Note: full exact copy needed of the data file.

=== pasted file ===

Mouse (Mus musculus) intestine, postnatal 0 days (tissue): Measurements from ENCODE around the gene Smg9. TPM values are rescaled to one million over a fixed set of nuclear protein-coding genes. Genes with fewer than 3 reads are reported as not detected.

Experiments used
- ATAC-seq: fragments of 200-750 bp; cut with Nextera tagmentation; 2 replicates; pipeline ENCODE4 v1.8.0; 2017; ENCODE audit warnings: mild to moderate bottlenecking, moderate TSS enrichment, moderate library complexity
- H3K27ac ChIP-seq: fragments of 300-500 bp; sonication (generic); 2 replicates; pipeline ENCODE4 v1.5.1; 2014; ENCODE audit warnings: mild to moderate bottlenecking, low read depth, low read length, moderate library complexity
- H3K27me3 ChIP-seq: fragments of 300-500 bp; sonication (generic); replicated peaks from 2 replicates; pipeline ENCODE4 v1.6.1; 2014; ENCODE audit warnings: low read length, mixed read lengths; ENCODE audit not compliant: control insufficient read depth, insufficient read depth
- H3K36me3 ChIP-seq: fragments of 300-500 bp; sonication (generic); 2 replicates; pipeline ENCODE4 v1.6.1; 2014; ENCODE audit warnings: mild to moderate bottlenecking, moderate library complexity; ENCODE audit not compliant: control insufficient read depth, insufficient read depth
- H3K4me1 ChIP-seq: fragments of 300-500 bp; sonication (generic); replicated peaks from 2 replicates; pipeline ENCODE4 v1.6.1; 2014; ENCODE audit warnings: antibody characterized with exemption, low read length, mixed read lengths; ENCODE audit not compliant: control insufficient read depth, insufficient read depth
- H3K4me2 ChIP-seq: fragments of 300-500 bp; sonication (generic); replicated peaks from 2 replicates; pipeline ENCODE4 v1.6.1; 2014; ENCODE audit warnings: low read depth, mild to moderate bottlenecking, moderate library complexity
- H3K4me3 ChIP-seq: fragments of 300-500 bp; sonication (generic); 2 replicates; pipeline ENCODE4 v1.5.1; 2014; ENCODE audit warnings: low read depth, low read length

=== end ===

Mouse (Mus musculus) intestine, postnatal 0 days (tissue): Measurements from ENCODE around the gene Smg9. TPM values are rescaled to one million over a fixed set of nuclear protein-coding genes. Genes with fewer than 3 reads are reported as not detected.

Experiments used
- ATAC-seq: fragments of 200-750 bp; cut with Nextera tagmentation; 2 replicates; pipeline ENCODE4 v1.8.0; 2017; ENCODE audit warnings: mild to moderate bottlenecking, moderate TSS enrichment, moderate library complexity
- H3K27ac ChIP-seq: fragments of 300-500 bp; sonication (generic); 2 replicates; pipeline ENCODE4 v1.5.1; 2014; ENCODE audit warnings: mild to moderate bottlenecking, low read depth, low read length, moderate library complexity
- H3K27me3 ChIP-seq: fragments of 300-500 bp; sonication (generic); replicated peaks from 2 replicates; pipeline ENCODE4 v1.6.1; 2014; ENCODE audit warnings: low read length, mixed read lengths; ENCODE audit not compliant: control insufficient read depth, insufficient read depth
- H3K36me3 ChIP-seq: fragments of 300-500 bp; sonication (generic); 2 replicates; pipeline ENCODE4 v1.6.1; 2014; ENCODE audit warnings: mild to moderate bottlenecking, moderate library complexity; ENCODE audit not compliant: control insufficient read depth, insufficient read depth
- H3K4me1 ChIP-seq: fragments of 300-500 bp; sonication (generic); replicated peaks from 2 replicates; pipeline ENCODE4 v1.6.1; 2014; ENCODE audit warnings: antibody characterized with exemption, low read length, mixed read lengths; ENCODE audit not compliant: control insufficient read depth, insufficient read depth
- H3K4me2 ChIP-seq: fragments of 300-500 bp; sonication (generic); replicated peaks from 2 replicates; pipeline ENCODE4 v1.6.1; 2014; ENCODE audit warnings: low read depth, mild to moderate bottlenecking, moderate library complexity
- H3K4me3 ChIP-seq: fragments of 300-500 bp; sonication (generic); 2 replicates; pipeline ENCODE4 v1.5.1; 2014; ENCODE audit warnings: low read depth, low read length